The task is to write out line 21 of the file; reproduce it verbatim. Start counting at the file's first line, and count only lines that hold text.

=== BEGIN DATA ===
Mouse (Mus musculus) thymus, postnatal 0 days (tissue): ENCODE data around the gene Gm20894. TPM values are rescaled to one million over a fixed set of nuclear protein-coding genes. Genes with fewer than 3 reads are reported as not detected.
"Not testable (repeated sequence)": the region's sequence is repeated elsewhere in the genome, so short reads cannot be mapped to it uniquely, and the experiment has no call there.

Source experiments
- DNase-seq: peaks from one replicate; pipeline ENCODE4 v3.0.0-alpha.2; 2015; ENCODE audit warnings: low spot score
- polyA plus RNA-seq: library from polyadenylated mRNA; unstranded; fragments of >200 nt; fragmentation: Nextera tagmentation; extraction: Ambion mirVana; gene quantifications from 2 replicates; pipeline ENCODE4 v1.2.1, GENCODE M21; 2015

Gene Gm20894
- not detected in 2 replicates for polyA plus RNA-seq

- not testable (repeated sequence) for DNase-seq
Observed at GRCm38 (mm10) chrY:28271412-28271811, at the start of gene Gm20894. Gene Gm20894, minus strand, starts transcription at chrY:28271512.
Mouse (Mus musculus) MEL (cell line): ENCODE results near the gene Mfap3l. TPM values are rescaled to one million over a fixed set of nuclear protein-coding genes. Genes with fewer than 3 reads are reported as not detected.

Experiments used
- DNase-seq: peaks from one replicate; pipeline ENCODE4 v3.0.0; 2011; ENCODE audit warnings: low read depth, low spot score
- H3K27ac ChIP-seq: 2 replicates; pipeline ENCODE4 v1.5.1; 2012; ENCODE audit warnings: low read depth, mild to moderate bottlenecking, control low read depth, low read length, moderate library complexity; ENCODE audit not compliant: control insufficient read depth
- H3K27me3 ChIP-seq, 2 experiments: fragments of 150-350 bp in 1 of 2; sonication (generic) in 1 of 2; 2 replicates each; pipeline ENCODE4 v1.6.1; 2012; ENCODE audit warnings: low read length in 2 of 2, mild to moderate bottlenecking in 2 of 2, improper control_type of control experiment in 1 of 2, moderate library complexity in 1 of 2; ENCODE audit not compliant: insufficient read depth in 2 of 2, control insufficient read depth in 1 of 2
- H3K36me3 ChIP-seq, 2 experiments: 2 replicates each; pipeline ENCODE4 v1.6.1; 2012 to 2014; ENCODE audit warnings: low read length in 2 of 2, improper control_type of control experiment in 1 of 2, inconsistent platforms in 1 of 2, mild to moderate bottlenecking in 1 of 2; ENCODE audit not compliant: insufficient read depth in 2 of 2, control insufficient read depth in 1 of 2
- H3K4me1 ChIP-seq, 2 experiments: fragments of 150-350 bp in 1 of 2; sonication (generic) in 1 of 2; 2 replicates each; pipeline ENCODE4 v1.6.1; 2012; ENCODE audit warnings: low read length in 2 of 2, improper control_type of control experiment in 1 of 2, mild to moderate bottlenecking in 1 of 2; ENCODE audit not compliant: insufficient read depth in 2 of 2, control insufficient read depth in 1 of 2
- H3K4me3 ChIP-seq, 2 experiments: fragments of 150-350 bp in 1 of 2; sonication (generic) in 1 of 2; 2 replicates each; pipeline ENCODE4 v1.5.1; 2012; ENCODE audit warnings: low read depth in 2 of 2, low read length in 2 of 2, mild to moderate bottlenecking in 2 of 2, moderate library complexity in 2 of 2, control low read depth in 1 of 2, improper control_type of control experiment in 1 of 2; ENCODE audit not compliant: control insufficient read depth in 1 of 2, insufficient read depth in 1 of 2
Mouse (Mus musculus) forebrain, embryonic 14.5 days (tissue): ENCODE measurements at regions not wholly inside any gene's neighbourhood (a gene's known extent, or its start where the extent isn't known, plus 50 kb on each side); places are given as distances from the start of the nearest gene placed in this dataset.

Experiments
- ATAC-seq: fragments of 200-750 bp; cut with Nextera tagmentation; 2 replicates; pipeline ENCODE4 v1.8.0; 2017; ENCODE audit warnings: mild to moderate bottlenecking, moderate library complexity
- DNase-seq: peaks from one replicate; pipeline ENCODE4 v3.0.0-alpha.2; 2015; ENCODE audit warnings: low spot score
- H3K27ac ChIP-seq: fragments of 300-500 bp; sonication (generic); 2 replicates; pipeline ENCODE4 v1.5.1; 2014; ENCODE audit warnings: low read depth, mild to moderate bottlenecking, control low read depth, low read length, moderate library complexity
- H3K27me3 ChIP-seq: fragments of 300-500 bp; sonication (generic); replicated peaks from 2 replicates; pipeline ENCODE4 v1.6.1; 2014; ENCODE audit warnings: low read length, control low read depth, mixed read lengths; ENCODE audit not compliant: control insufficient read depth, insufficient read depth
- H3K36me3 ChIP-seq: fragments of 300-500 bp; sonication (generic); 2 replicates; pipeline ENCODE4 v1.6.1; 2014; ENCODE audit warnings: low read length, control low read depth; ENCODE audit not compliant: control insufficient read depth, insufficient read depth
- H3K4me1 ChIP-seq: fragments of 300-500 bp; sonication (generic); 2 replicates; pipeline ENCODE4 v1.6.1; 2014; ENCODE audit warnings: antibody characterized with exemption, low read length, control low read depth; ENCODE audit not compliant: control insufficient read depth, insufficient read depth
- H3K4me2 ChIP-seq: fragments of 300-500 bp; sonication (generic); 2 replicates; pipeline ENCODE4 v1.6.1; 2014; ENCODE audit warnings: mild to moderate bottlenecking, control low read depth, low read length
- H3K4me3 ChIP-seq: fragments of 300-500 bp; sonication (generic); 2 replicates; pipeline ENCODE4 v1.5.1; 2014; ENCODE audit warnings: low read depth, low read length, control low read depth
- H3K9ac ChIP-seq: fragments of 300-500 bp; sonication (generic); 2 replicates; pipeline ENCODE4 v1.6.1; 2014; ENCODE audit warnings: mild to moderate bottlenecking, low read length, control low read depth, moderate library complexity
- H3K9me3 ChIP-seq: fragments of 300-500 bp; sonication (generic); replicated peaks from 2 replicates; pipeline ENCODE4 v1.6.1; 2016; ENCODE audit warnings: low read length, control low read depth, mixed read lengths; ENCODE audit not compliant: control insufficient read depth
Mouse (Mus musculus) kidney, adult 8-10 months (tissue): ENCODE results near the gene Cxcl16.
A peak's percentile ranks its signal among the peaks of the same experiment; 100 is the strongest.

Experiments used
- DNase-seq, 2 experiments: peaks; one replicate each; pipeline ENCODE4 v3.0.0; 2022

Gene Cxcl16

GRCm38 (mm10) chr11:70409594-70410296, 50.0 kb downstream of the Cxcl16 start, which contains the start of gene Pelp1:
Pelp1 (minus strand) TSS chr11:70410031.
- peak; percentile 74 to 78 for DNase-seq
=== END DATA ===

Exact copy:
- DNase-seq: peaks from one replicate; pipeline ENCODE4 v3.0.0-alpha.2; 2015; ENCODE audit warnings: low spot score